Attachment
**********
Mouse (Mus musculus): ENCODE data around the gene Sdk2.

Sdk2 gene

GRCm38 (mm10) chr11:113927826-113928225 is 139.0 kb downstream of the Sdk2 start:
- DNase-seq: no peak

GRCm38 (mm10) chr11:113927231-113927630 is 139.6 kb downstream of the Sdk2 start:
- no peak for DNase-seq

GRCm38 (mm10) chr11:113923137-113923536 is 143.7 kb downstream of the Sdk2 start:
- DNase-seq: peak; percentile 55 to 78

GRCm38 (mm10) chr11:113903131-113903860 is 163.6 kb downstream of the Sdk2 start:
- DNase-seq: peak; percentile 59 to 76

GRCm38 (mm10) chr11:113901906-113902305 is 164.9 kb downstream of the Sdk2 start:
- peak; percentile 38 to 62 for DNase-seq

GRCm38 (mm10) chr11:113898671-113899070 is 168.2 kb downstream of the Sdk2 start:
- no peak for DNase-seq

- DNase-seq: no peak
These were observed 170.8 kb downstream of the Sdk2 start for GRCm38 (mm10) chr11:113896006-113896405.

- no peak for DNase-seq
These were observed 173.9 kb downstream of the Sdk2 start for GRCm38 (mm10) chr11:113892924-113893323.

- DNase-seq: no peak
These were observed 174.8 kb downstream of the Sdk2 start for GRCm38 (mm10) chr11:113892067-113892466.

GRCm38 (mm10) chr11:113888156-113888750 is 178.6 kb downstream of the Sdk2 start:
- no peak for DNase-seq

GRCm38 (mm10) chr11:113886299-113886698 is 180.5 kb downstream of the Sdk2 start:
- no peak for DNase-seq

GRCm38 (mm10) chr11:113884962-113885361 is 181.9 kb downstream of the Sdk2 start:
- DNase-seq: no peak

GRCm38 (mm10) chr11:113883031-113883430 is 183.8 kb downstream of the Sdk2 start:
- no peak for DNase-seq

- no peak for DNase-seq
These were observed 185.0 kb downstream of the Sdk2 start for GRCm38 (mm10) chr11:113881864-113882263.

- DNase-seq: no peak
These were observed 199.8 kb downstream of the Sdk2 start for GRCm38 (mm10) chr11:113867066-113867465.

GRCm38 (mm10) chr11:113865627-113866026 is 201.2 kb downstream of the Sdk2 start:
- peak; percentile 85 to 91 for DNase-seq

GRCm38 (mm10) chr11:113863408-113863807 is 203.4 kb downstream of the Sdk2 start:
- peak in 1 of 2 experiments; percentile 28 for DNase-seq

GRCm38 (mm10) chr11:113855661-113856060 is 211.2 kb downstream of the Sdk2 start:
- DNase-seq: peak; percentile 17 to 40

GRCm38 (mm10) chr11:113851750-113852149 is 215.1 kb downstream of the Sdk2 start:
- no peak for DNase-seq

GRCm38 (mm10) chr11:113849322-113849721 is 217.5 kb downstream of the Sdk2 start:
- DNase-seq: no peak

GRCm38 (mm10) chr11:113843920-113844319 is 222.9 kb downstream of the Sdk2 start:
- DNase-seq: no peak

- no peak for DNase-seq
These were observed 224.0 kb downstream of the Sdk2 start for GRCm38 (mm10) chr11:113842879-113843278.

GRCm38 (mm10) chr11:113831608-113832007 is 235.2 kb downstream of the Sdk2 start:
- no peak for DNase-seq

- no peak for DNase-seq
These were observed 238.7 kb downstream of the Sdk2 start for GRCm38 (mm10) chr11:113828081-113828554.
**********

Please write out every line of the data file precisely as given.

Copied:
Mouse (Mus musculus): ENCODE data around the gene Sdk2.

Sdk2 gene

GRCm38 (mm10) chr11:113927826-113928225 is 139.0 kb downstream of the Sdk2 start:
- DNase-seq: no peak

GRCm38 (mm10) chr11:113927231-113927630 is 139.6 kb downstream of the Sdk2 start:
- no peak for DNase-seq

GRCm38 (mm10) chr11:113923137-113923536 is 143.7 kb downstream of the Sdk2 start:
- DNase-seq: peak; percentile 55 to 78

GRCm38 (mm10) chr11:113903131-113903860 is 163.6 kb downstream of the Sdk2 start:
- DNase-seq: peak; percentile 59 to 76

GRCm38 (mm10) chr11:113901906-113902305 is 164.9 kb downstream of the Sdk2 start:
- peak; percentile 38 to 62 for DNase-seq

GRCm38 (mm10) chr11:113898671-113899070 is 168.2 kb downstream of the Sdk2 start:
- no peak for DNase-seq

- DNase-seq: no peak
These were observed 170.8 kb downstream of the Sdk2 start for GRCm38 (mm10) chr11:113896006-113896405.

- no peak for DNase-seq
These were observed 173.9 kb downstream of the Sdk2 start for GRCm38 (mm10) chr11:113892924-113893323.

- DNase-seq: no peak
These were observed 174.8 kb downstream of the Sdk2 start for GRCm38 (mm10) chr11:113892067-113892466.

GRCm38 (mm10) chr11:113888156-113888750 is 178.6 kb downstream of the Sdk2 start:
- no peak for DNase-seq

GRCm38 (mm10) chr11:113886299-113886698 is 180.5 kb downstream of the Sdk2 start:
- no peak for DNase-seq

GRCm38 (mm10) chr11:113884962-113885361 is 181.9 kb downstream of the Sdk2 start:
- DNase-seq: no peak

GRCm38 (mm10) chr11:113883031-113883430 is 183.8 kb downstream of the Sdk2 start:
- no peak for DNase-seq

- no peak for DNase-seq
These were observed 185.0 kb downstream of the Sdk2 start for GRCm38 (mm10) chr11:113881864-113882263.

- DNase-seq: no peak
These were observed 199.8 kb downstream of the Sdk2 start for GRCm38 (mm10) chr11:113867066-113867465.

GRCm38 (mm10) chr11:113865627-113866026 is 201.2 kb downstream of the Sdk2 start:
- peak; percentile 85 to 91 for DNase-seq

GRCm38 (mm10) chr11:113863408-113863807 is 203.4 kb downstream of the Sdk2 start:
- peak in 1 of 2 experiments; percentile 28 for DNase-seq

GRCm38 (mm10) chr11:113855661-113856060 is 211.2 kb downstream of the Sdk2 start:
- DNase-seq: peak; percentile 17 to 40

GRCm38 (mm10) chr11:113851750-113852149 is 215.1 kb downstream of the Sdk2 start:
- no peak for DNase-seq

GRCm38 (mm10) chr11:113849322-113849721 is 217.5 kb downstream of the Sdk2 start:
- DNase-seq: no peak

GRCm38 (mm10) chr11:113843920-113844319 is 222.9 kb downstream of the Sdk2 start:
- DNase-seq: no peak

- no peak for DNase-seq
These were observed 224.0 kb downstream of the Sdk2 start for GRCm38 (mm10) chr11:113842879-113843278.

GRCm38 (mm10) chr11:113831608-113832007 is 235.2 kb downstream of the Sdk2 start:
- no peak for DNase-seq

- no peak for DNase-seq
These were observed 238.7 kb downstream of the Sdk2 start for GRCm38 (mm10) chr11:113828081-113828554.